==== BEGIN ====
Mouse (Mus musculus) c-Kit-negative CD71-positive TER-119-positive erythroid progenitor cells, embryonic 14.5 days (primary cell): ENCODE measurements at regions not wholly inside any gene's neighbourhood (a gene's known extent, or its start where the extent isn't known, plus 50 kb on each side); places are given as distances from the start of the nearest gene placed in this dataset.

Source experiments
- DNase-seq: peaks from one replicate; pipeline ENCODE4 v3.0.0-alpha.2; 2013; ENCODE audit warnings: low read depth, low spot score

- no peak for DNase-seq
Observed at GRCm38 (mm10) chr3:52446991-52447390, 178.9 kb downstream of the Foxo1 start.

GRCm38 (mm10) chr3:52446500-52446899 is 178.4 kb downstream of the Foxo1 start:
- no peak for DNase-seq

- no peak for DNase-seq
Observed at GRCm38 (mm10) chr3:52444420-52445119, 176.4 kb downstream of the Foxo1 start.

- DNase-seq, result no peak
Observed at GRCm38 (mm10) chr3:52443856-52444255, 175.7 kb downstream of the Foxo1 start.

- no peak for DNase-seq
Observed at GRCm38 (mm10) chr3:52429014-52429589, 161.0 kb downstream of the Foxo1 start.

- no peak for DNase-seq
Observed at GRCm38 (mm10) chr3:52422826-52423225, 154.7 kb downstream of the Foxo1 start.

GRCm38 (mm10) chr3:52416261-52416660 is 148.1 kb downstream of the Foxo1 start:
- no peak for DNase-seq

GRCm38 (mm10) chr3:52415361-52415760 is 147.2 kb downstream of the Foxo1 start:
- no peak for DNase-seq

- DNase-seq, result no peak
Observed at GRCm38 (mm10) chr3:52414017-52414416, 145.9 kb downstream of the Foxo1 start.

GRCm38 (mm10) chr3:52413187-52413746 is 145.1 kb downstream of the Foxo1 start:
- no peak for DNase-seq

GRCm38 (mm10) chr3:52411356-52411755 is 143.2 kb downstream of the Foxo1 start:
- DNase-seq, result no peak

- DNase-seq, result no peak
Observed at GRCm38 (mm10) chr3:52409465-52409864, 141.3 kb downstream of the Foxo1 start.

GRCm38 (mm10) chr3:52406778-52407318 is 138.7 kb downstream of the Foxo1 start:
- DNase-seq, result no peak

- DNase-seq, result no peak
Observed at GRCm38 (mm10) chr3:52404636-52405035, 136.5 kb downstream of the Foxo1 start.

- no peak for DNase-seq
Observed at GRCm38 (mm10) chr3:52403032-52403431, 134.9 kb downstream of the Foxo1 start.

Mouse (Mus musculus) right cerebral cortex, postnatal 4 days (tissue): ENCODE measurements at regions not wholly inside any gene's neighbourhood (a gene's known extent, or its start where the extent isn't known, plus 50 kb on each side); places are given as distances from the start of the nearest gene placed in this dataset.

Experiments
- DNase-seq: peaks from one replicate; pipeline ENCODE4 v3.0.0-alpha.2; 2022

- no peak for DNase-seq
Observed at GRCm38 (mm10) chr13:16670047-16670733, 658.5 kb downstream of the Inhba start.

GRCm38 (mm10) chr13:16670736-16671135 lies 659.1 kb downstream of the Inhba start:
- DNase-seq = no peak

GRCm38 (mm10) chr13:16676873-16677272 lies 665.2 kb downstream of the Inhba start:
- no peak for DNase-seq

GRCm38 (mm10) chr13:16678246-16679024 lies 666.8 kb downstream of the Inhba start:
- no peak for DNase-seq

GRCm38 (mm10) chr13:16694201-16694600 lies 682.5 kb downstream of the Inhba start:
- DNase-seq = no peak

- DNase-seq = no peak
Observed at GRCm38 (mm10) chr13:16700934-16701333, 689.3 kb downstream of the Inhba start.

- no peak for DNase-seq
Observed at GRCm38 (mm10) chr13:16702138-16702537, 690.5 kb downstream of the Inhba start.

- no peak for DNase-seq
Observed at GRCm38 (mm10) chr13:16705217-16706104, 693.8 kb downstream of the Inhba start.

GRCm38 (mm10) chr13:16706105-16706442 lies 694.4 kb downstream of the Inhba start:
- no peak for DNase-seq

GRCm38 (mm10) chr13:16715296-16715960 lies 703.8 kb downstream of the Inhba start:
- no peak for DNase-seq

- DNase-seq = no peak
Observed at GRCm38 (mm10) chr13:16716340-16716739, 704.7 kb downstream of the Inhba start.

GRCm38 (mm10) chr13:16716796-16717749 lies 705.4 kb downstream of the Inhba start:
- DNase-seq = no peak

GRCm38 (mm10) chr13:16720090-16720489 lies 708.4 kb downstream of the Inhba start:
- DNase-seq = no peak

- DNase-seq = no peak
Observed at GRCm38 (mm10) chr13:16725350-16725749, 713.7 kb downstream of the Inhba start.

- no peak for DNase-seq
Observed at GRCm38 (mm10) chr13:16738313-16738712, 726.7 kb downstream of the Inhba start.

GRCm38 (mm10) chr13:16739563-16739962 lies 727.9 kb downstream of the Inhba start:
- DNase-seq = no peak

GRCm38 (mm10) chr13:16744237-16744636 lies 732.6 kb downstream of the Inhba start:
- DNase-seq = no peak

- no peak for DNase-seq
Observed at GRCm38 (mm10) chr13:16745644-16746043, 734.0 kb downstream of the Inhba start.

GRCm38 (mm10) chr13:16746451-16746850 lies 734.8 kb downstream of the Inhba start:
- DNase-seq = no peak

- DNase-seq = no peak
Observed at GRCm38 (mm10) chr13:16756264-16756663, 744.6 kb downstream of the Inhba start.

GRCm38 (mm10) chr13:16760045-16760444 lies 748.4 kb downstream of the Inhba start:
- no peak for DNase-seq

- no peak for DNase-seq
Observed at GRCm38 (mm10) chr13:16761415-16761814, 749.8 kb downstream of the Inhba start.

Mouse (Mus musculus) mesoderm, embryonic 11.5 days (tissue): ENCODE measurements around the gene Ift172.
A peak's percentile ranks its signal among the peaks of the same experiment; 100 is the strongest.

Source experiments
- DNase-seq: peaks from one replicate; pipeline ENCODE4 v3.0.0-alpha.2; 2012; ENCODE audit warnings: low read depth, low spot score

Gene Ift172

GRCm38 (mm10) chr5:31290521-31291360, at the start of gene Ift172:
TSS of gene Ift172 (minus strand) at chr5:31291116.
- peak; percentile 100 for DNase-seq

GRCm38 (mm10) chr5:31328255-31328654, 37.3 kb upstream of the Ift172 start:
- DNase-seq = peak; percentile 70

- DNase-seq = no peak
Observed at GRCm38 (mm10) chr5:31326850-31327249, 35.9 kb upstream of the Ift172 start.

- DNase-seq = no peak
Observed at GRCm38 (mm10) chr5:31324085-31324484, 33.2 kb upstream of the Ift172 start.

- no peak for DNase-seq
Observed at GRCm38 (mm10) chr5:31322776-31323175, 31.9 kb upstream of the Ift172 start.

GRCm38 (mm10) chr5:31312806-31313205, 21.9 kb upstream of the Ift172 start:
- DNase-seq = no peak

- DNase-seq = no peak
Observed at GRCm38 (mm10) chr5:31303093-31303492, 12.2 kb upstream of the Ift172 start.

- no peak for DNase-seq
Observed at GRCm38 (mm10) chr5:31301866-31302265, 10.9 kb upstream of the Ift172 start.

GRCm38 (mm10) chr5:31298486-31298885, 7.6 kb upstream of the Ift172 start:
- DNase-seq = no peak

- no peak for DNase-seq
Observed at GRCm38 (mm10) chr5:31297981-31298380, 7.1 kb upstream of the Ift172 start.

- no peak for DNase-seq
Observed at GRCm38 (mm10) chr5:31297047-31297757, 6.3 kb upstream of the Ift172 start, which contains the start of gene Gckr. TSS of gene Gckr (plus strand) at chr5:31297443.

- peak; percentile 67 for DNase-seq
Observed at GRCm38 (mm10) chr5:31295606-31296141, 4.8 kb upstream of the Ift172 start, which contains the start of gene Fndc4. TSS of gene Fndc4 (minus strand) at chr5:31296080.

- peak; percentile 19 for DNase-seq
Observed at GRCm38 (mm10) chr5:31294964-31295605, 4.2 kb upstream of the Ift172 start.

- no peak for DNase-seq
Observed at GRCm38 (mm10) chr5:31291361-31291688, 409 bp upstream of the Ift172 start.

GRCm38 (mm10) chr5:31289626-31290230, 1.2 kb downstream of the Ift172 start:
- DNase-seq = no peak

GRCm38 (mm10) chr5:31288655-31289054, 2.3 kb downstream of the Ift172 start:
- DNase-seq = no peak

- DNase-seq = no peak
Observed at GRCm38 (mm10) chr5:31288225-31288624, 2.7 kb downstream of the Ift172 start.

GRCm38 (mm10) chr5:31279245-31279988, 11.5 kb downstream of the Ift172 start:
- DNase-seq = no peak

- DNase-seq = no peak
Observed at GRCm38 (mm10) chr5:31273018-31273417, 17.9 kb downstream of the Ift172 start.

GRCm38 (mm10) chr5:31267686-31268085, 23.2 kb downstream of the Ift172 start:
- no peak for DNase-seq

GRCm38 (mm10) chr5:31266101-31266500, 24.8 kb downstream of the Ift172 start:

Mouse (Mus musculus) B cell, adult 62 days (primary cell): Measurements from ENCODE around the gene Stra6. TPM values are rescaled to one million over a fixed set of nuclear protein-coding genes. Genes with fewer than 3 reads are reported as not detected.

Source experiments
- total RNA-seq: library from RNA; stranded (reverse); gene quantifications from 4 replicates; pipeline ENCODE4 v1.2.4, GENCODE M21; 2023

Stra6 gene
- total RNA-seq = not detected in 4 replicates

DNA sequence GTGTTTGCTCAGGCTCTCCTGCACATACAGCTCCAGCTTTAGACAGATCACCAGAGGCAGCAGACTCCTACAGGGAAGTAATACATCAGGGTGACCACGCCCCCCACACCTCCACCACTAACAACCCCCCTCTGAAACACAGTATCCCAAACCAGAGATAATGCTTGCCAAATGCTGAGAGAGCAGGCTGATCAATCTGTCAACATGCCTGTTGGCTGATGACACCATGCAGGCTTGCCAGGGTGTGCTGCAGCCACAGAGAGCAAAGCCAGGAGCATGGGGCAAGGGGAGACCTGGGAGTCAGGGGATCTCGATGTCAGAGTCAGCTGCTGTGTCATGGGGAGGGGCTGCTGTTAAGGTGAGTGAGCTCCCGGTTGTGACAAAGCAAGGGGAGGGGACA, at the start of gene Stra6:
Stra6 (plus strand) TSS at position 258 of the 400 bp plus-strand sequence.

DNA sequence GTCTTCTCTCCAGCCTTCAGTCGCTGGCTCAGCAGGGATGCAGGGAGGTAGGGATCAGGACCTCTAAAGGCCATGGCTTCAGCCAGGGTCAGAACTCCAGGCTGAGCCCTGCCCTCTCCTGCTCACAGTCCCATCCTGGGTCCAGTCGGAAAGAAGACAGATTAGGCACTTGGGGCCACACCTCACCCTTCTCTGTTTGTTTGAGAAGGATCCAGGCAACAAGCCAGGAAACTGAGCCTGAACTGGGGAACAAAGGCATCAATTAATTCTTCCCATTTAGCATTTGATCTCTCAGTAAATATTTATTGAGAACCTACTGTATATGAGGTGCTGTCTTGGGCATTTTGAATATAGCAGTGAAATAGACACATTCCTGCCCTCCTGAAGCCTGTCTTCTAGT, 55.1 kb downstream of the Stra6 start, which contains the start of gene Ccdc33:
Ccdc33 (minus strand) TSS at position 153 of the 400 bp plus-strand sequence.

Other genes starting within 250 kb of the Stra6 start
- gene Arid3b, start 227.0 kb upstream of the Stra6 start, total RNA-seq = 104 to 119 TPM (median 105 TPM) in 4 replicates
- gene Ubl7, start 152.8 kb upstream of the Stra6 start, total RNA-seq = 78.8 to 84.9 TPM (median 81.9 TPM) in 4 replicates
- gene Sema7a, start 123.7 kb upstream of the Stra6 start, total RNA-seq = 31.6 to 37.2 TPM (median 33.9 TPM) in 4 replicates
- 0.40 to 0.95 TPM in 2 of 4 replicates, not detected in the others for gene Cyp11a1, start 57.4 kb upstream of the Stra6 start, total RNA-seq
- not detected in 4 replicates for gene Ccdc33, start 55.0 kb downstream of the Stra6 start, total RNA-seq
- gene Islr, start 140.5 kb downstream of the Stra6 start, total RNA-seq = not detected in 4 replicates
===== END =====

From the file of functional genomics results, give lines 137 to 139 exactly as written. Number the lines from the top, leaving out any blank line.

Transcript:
Other genes starting within 250 kb of the Stra6 start
- gene Arid3b, start 227.0 kb upstream of the Stra6 start, total RNA-seq = 104 to 119 TPM (median 105 TPM) in 4 replicates
- gene Ubl7, start 152.8 kb upstream of the Stra6 start, total RNA-seq = 78.8 to 84.9 TPM (median 81.9 TPM) in 4 replicates